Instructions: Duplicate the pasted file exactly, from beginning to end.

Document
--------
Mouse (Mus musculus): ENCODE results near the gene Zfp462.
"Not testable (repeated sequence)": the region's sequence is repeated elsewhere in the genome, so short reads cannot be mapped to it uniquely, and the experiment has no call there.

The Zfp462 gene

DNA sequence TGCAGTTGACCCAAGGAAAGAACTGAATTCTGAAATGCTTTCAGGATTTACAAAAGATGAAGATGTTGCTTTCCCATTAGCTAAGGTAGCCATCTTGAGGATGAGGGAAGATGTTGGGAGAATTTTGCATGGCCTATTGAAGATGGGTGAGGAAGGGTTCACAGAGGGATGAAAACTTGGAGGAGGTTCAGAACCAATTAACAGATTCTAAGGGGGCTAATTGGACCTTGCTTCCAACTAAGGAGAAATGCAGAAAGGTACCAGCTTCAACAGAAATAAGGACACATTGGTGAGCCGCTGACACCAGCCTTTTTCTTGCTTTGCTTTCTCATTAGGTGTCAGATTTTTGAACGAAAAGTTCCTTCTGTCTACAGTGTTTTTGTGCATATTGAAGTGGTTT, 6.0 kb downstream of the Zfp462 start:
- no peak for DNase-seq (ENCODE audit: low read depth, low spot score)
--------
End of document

Mouse (Mus musculus): ENCODE results near the gene Zfp462.
"Not testable (repeated sequence)": the region's sequence is repeated elsewhere in the genome, so short reads cannot be mapped to it uniquely, and the experiment has no call there.

The Zfp462 gene

DNA sequence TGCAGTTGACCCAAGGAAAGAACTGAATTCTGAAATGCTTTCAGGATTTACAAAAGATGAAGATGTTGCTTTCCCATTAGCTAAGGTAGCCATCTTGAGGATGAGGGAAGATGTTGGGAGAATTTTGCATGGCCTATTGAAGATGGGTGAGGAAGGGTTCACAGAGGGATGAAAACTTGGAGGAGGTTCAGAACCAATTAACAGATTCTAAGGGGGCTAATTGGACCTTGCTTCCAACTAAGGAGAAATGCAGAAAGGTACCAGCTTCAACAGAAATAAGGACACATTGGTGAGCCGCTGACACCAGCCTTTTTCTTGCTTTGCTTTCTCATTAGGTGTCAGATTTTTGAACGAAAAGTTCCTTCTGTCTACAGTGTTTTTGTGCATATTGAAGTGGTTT, 6.0 kb downstream of the Zfp462 start:
- no peak for DNase-seq (ENCODE audit: low read depth, low spot score)